Just returned from a trip to Europe and used this guidebook while in Paris. I usually go with Rough Guide's city guide books when I travel because I like how they break down the city in an area-by-area fashion. But I decided to try TimeOut's Paris guide book -- liked all the magazine-like layout and color pictures, history section, and other little layout info. nuggets (like Hemingway's favorite spots in town).
There's a ton of good info. in here like:
* excellent color maps in back (I didn't need to buy a streetmap when in Paris since it has all the major parts of the city covered).
* great concise info about attractions/restaurants/clubs/etc. with a pointer to the maps in back for location (loved this feature -- great time saver and prevents you from asking for directions).
* general tips on language, currency, pitfalls of Paris (like pickpockets! This little section could save you a lot of headaches -- the Algerian kids are real and they work just as described in here! I saw two kids at work in the Anver's Metro stop near Sacre-Coeur, but I digress....)
* the Trips Out of Town section was useful, but could use more precise information about what trains to take out to certain places like Chartes.
My major critcism of "TimeOut Paris" is the way the information is organized by these sections: Context (history); Sightseeing; Eat, Drink, Shop; Arts & Entertainment; and Directory (a vauge description that doesn't really get at what that section of the book is about). Instead of tackling each section of Paris and addressing these topics by city section, you have to search around the book for info., and that's a huge waste of time.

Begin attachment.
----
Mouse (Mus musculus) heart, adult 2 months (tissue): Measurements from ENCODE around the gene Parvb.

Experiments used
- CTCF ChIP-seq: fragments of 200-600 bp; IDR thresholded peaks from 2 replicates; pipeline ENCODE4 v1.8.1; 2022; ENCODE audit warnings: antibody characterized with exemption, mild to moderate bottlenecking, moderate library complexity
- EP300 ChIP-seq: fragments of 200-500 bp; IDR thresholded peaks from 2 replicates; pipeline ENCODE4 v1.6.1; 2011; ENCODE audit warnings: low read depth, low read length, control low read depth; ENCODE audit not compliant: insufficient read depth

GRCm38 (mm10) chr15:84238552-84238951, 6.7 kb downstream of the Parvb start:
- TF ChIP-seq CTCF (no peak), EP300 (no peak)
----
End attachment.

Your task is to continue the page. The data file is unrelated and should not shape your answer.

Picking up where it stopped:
Lastly, as another reviewer already pointed out, check out Sandra Gustafson's Great Sleeps/Eats series and read them BEFORE you book and go on your trip. The accommodation and restaurant listings are skimpy in here. I also found TimeOut's restaurant recommendations hit-and-miss: I tried a Thai place recommended that was within walking distance of my hotel and was disappointed (great hip ambiance and people watching, poor service and skimpy portions), while another brasserie recommended in Monmartre was completely wonderful in every way.
The bottomline is that no single guide book will satisfy you on every level, but be sure to supplement this book with others as well as research on the Internet (check out Lonely Planet's web site and message boards).